Helicopter pilots usually don’t have difficulty finding work. They can get jobs in everything from medical transport to law enforcement. They are hired for gigs in the timber and oil industries.
A career in helicopter aviation is an open field.
But not the field Kyle Collins prepared to fly over this weekend.
Kyle is the chief helicopter pilot for Middle Georgia State University’s School of Aviation in Eastman.
He once flew 16 hours to deliver a helicopter from Pennsylvania to Georgia. He has taken people to destination weddings. Last year, the Dodge County Sheriff’s Department enlisted his aerial services to help locate a missing person.
His assignment for Saturday was anything but routine. The weather forecast called for partly cloudy with a 100 percent chance of eggs.
Kyle was tasked with hovering 50-60 feet above the ground and dumping 10,000 plastic Easter eggs in an open field at the main campus of Middle Georgia State in Macon.
The sound of a whirly bird rising above the squeals of hundreds of children is a kids’ version of March Madness.
Egg drop is most often associated with a soup on the menu of a Chinese restaurant. But Kyle was excited about the challenge of preparing for the most unique Easter egg hunt in the history of the Cherry Blossom Festival. (It was destined to go more smoothly than the renowned pingpong ball drop of a few years back, when the gusty March winds swept them off course.)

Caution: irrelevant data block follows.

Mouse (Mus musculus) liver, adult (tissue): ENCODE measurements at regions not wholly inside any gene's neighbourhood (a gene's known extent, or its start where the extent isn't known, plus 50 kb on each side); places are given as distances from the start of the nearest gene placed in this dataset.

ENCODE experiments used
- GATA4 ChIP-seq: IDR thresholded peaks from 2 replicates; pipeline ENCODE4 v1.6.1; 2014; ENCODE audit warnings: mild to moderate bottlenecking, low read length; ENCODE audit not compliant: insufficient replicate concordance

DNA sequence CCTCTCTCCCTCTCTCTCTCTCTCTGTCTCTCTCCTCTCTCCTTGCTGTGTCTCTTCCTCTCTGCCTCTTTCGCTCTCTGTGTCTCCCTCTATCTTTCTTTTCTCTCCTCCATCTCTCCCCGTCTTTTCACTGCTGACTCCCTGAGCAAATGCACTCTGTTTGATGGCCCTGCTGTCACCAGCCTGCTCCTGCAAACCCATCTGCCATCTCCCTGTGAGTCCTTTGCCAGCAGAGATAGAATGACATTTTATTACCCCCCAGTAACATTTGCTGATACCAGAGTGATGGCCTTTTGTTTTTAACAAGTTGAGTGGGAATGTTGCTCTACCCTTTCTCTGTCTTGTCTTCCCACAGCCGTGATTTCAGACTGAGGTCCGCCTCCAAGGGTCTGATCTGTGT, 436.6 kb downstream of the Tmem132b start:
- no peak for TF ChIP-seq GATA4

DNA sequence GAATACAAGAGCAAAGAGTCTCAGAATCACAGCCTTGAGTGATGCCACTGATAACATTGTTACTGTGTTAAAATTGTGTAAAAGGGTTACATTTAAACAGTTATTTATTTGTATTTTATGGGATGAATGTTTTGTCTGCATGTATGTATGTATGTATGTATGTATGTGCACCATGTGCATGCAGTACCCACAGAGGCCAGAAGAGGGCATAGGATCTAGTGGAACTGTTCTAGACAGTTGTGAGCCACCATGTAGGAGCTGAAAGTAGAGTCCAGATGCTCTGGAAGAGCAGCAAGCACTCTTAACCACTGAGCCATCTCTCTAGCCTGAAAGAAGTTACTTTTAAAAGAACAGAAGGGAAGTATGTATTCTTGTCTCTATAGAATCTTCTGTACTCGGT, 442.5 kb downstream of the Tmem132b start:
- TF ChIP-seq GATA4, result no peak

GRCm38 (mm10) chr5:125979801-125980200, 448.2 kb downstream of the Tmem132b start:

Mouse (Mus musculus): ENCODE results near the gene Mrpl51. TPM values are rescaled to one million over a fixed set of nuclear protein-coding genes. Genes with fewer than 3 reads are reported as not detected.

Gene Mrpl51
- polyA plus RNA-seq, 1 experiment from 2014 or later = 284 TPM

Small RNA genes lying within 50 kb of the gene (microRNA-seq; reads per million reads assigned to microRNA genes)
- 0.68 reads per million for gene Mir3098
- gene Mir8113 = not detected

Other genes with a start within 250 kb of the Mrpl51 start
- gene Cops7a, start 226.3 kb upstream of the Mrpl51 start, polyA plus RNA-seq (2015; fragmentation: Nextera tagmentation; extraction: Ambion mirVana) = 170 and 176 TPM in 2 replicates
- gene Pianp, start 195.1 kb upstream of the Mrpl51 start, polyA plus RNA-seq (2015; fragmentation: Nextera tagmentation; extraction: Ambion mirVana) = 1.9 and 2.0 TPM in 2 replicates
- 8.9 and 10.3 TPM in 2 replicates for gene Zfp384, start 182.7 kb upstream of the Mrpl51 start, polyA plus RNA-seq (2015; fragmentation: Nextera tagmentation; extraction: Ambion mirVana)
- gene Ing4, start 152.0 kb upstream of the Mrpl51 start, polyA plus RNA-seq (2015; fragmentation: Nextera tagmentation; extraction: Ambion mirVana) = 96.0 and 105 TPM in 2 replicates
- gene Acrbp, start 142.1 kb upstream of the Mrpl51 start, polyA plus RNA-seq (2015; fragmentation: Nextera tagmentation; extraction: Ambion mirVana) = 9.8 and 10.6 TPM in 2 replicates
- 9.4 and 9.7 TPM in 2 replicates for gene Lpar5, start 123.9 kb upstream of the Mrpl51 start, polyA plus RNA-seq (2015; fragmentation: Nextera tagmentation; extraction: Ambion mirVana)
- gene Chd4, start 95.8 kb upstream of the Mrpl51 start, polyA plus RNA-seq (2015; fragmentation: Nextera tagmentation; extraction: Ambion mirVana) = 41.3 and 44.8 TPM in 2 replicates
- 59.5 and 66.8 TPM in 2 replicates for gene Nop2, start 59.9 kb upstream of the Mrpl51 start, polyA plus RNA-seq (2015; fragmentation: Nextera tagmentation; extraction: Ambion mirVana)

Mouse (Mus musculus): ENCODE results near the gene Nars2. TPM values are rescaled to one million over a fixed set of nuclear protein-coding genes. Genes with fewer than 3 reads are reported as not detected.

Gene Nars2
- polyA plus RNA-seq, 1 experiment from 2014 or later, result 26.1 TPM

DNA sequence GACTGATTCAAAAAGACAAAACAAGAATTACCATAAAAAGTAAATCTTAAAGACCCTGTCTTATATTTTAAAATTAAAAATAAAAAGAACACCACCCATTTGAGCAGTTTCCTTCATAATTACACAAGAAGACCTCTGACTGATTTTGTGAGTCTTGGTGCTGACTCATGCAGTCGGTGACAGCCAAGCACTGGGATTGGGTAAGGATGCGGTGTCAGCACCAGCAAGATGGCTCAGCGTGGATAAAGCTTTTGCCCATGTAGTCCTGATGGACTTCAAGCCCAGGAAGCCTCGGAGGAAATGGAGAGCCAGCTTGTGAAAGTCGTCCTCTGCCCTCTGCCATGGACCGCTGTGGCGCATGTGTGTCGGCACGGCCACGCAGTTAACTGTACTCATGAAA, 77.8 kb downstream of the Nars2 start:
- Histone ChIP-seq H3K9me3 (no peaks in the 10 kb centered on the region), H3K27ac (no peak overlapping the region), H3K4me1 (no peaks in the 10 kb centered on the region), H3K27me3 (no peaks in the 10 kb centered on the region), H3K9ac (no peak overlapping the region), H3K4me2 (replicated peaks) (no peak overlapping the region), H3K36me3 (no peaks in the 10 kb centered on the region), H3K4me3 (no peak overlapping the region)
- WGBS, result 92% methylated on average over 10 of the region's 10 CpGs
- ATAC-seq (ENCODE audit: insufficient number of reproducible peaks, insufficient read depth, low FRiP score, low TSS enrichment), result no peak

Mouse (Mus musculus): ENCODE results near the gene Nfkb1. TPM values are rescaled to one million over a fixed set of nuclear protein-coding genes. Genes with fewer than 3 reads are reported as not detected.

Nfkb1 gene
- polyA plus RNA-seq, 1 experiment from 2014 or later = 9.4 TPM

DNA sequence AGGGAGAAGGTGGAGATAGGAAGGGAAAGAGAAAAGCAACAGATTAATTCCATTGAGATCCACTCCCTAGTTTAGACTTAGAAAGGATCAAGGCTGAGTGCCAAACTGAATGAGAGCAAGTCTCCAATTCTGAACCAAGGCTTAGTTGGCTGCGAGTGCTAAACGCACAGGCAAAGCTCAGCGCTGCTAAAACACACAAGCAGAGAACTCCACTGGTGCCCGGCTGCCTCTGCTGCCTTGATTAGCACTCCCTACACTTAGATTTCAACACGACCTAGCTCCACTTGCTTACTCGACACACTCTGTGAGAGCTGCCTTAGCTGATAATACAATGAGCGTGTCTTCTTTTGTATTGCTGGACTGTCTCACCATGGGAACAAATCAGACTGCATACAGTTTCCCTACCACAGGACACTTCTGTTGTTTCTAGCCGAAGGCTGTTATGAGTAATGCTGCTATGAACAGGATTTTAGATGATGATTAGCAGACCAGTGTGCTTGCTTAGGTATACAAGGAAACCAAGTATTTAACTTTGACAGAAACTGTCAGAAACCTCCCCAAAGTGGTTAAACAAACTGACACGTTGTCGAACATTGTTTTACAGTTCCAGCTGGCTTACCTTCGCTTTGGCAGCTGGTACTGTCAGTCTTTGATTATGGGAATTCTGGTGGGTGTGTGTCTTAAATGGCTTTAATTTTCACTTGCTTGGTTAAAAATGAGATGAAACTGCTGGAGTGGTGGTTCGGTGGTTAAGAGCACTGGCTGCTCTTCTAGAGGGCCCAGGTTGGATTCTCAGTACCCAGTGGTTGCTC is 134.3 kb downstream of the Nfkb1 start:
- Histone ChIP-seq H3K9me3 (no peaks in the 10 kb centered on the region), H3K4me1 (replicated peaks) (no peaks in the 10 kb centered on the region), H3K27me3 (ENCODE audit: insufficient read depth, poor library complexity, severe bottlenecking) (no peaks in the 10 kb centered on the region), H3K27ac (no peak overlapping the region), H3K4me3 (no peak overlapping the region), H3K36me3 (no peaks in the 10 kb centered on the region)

Kyle is only 26 years old, so it wasn’t too many years ago when he was racing around clutching an Easter basket and scooping candy off the ground.
He grew up attending Cherry Blossom festivals – only in a different city. He was born and raised in Conyers, which began its festival in 1982, the same year Macon kicked off its unofficial tribute with a three-day weekend of festivities.
His interest in helicopter aviation has its roots in Alaska. He was in the eighth grade on a family trip, and he took a helicopter ride to a glacier.
He has been an instructor with aviation school in Eastman for three years, and he was promoted to chief helicopter pilot in February 2017.
Although Saturday was Kyle’s debut Easter Egg drop, it was not the first time he has had a role in sugar falling from the sky.
Last year, he and his assistants provided some eye-in-the-sky candy, emptying five-gallon buckets of everything from Tootsie Rolls to Skittles to bubble gum in a field at a community event in Eastman.
Now, he can check eggs off his basket list.
Ed Grisamore teaches journalism and creative writing at Stratford Academy in Macon. His column appears on Sundays in The Telegraph.